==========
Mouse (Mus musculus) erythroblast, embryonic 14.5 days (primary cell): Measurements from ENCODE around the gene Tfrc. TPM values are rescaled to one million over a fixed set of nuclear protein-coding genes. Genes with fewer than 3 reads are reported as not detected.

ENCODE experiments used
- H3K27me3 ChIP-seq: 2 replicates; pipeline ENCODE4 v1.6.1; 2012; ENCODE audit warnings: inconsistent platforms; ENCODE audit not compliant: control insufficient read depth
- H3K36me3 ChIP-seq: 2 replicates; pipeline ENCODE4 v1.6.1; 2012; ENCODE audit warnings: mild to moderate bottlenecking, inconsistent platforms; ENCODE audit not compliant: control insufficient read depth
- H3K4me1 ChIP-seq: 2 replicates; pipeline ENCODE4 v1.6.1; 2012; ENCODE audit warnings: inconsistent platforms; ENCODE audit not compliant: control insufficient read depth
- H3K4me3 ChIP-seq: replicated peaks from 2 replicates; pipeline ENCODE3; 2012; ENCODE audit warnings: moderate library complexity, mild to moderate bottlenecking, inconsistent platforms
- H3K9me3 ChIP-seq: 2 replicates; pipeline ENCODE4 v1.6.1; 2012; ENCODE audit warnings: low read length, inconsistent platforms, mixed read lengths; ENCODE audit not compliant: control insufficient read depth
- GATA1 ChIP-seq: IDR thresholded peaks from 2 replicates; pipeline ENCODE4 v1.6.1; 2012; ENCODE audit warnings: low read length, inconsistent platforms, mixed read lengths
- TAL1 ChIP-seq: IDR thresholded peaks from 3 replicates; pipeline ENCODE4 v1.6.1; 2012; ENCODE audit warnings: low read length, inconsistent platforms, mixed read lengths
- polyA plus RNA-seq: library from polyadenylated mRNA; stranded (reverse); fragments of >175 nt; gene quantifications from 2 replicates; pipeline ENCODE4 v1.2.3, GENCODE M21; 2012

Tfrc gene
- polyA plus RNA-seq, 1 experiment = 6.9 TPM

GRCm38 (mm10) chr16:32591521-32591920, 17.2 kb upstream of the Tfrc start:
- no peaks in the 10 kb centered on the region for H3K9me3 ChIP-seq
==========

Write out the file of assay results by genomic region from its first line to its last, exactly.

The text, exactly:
Mouse (Mus musculus) erythroblast, embryonic 14.5 days (primary cell): Measurements from ENCODE around the gene Tfrc. TPM values are rescaled to one million over a fixed set of nuclear protein-coding genes. Genes with fewer than 3 reads are reported as not detected.

ENCODE experiments used
- H3K27me3 ChIP-seq: 2 replicates; pipeline ENCODE4 v1.6.1; 2012; ENCODE audit warnings: inconsistent platforms; ENCODE audit not compliant: control insufficient read depth
- H3K36me3 ChIP-seq: 2 replicates; pipeline ENCODE4 v1.6.1; 2012; ENCODE audit warnings: mild to moderate bottlenecking, inconsistent platforms; ENCODE audit not compliant: control insufficient read depth
- H3K4me1 ChIP-seq: 2 replicates; pipeline ENCODE4 v1.6.1; 2012; ENCODE audit warnings: inconsistent platforms; ENCODE audit not compliant: control insufficient read depth
- H3K4me3 ChIP-seq: replicated peaks from 2 replicates; pipeline ENCODE3; 2012; ENCODE audit warnings: moderate library complexity, mild to moderate bottlenecking, inconsistent platforms
- H3K9me3 ChIP-seq: 2 replicates; pipeline ENCODE4 v1.6.1; 2012; ENCODE audit warnings: low read length, inconsistent platforms, mixed read lengths; ENCODE audit not compliant: control insufficient read depth
- GATA1 ChIP-seq: IDR thresholded peaks from 2 replicates; pipeline ENCODE4 v1.6.1; 2012; ENCODE audit warnings: low read length, inconsistent platforms, mixed read lengths
- TAL1 ChIP-seq: IDR thresholded peaks from 3 replicates; pipeline ENCODE4 v1.6.1; 2012; ENCODE audit warnings: low read length, inconsistent platforms, mixed read lengths
- polyA plus RNA-seq: library from polyadenylated mRNA; stranded (reverse); fragments of >175 nt; gene quantifications from 2 replicates; pipeline ENCODE4 v1.2.3, GENCODE M21; 2012

Tfrc gene
- polyA plus RNA-seq, 1 experiment = 6.9 TPM

GRCm38 (mm10) chr16:32591521-32591920, 17.2 kb upstream of the Tfrc start:
- no peaks in the 10 kb centered on the region for H3K9me3 ChIP-seq